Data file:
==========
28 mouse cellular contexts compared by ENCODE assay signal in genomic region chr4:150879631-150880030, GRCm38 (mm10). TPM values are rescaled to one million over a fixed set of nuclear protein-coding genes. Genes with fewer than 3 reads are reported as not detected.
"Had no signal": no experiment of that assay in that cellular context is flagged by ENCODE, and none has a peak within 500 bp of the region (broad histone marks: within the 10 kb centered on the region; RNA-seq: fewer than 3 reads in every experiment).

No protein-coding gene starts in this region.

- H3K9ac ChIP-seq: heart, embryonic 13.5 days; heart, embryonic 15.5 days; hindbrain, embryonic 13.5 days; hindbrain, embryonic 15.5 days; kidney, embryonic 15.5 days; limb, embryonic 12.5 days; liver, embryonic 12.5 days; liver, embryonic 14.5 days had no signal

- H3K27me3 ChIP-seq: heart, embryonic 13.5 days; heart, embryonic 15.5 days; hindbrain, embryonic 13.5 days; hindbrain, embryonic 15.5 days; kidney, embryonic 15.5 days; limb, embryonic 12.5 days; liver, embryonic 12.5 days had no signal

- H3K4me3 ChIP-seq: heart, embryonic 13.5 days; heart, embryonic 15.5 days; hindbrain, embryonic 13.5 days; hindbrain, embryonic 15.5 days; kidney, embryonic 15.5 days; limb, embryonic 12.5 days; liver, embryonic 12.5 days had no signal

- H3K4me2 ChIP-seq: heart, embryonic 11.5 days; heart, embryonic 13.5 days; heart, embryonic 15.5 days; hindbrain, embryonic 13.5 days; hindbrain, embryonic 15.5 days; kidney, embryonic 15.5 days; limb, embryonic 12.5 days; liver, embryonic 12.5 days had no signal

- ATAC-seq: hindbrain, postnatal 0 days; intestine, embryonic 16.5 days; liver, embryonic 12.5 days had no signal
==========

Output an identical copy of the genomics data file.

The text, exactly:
28 mouse cellular contexts compared by ENCODE assay signal in genomic region chr4:150879631-150880030, GRCm38 (mm10). TPM values are rescaled to one million over a fixed set of nuclear protein-coding genes. Genes with fewer than 3 reads are reported as not detected.
"Had no signal": no experiment of that assay in that cellular context is flagged by ENCODE, and none has a peak within 500 bp of the region (broad histone marks: within the 10 kb centered on the region; RNA-seq: fewer than 3 reads in every experiment).

No protein-coding gene starts in this region.

- H3K9ac ChIP-seq: heart, embryonic 13.5 days; heart, embryonic 15.5 days; hindbrain, embryonic 13.5 days; hindbrain, embryonic 15.5 days; kidney, embryonic 15.5 days; limb, embryonic 12.5 days; liver, embryonic 12.5 days; liver, embryonic 14.5 days had no signal

- H3K27me3 ChIP-seq: heart, embryonic 13.5 days; heart, embryonic 15.5 days; hindbrain, embryonic 13.5 days; hindbrain, embryonic 15.5 days; kidney, embryonic 15.5 days; limb, embryonic 12.5 days; liver, embryonic 12.5 days had no signal

- H3K4me3 ChIP-seq: heart, embryonic 13.5 days; heart, embryonic 15.5 days; hindbrain, embryonic 13.5 days; hindbrain, embryonic 15.5 days; kidney, embryonic 15.5 days; limb, embryonic 12.5 days; liver, embryonic 12.5 days had no signal

- H3K4me2 ChIP-seq: heart, embryonic 11.5 days; heart, embryonic 13.5 days; heart, embryonic 15.5 days; hindbrain, embryonic 13.5 days; hindbrain, embryonic 15.5 days; kidney, embryonic 15.5 days; limb, embryonic 12.5 days; liver, embryonic 12.5 days had no signal

- ATAC-seq: hindbrain, postnatal 0 days; intestine, embryonic 16.5 days; liver, embryonic 12.5 days had no signal